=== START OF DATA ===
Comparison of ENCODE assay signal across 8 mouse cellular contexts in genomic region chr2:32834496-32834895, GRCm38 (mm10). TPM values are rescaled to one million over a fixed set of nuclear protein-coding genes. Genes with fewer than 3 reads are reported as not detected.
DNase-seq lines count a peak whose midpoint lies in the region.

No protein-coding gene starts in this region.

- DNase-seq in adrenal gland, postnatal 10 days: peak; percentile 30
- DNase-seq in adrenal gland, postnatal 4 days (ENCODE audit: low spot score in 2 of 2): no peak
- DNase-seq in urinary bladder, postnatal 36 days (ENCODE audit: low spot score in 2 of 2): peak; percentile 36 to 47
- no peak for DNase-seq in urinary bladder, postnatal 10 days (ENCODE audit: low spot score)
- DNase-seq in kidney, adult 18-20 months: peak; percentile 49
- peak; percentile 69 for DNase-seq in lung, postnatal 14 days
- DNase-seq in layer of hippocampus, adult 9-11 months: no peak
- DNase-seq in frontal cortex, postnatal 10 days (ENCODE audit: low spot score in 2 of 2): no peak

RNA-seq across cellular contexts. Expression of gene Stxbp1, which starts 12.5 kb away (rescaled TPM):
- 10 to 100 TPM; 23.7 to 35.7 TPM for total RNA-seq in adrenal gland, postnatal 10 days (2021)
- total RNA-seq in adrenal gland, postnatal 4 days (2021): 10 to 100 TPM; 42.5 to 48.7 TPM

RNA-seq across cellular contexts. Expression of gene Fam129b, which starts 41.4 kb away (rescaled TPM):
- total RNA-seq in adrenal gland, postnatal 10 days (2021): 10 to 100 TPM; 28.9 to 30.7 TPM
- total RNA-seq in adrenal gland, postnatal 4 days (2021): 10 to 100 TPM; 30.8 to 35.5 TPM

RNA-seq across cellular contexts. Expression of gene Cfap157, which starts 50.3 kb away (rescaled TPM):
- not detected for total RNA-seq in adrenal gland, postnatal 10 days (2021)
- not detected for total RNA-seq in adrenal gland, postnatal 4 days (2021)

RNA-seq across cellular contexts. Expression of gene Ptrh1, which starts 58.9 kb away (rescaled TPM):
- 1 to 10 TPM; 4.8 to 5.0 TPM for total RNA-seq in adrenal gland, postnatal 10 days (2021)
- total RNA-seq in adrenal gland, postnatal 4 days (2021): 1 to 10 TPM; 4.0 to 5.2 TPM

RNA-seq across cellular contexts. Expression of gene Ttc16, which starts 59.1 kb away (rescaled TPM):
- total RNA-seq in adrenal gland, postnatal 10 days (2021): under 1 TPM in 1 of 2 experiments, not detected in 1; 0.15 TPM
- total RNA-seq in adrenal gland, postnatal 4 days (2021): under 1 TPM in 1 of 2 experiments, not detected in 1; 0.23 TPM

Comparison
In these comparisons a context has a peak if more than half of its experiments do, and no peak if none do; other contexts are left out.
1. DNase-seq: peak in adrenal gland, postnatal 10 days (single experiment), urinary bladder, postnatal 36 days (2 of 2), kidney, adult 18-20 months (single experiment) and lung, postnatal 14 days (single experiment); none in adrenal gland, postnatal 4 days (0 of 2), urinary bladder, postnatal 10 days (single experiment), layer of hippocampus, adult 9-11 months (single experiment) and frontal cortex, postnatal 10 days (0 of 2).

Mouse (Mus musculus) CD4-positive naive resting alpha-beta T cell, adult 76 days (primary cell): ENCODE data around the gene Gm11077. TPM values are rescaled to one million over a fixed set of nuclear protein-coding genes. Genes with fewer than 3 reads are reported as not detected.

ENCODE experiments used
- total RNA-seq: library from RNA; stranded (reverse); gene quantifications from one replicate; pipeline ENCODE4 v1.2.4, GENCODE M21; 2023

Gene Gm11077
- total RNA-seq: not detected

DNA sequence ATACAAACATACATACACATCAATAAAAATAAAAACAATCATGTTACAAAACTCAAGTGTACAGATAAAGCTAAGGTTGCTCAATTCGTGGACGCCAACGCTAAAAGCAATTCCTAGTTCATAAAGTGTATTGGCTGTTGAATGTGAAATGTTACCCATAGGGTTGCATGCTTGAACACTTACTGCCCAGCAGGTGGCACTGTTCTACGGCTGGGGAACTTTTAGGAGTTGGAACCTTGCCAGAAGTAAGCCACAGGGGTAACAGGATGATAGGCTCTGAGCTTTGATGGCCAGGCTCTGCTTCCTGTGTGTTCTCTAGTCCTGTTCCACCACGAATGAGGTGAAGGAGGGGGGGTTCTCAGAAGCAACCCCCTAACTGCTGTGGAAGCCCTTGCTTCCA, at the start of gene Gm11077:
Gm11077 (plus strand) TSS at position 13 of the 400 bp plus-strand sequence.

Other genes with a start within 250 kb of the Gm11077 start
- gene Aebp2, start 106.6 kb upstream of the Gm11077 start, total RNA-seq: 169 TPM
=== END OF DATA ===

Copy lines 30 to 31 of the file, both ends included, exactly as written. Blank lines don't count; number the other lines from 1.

Mouse (Mus musculus) CD4-positive naive resting alpha-beta T cell, adult 76 days (primary cell): ENCODE data around the gene Gm11077. TPM values are rescaled to one million over a fixed set of nuclear protein-coding genes. Genes with fewer than 3 reads are reported as not detected.

ENCODE experiments used